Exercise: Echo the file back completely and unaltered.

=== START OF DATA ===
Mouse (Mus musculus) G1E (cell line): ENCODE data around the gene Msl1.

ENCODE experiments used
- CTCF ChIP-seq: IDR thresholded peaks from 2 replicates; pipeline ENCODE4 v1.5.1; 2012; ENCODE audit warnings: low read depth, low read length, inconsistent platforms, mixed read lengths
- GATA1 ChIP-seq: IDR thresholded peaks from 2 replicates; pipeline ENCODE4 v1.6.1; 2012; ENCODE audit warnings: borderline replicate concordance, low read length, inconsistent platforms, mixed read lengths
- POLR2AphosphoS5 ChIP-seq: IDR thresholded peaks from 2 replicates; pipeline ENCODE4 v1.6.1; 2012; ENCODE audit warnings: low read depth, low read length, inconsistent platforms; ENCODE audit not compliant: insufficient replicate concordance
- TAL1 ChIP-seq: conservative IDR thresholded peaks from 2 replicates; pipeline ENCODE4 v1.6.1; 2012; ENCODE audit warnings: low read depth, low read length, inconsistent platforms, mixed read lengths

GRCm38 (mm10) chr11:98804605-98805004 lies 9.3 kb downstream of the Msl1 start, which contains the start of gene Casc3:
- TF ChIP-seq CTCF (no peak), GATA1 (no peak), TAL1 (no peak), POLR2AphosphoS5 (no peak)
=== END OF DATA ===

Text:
Mouse (Mus musculus) G1E (cell line): ENCODE data around the gene Msl1.

ENCODE experiments used
- CTCF ChIP-seq: IDR thresholded peaks from 2 replicates; pipeline ENCODE4 v1.5.1; 2012; ENCODE audit warnings: low read depth, low read length, inconsistent platforms, mixed read lengths
- GATA1 ChIP-seq: IDR thresholded peaks from 2 replicates; pipeline ENCODE4 v1.6.1; 2012; ENCODE audit warnings: borderline replicate concordance, low read length, inconsistent platforms, mixed read lengths
- POLR2AphosphoS5 ChIP-seq: IDR thresholded peaks from 2 replicates; pipeline ENCODE4 v1.6.1; 2012; ENCODE audit warnings: low read depth, low read length, inconsistent platforms; ENCODE audit not compliant: insufficient replicate concordance
- TAL1 ChIP-seq: conservative IDR thresholded peaks from 2 replicates; pipeline ENCODE4 v1.6.1; 2012; ENCODE audit warnings: low read depth, low read length, inconsistent platforms, mixed read lengths

GRCm38 (mm10) chr11:98804605-98805004 lies 9.3 kb downstream of the Msl1 start, which contains the start of gene Casc3:
- TF ChIP-seq CTCF (no peak), GATA1 (no peak), TAL1 (no peak), POLR2AphosphoS5 (no peak)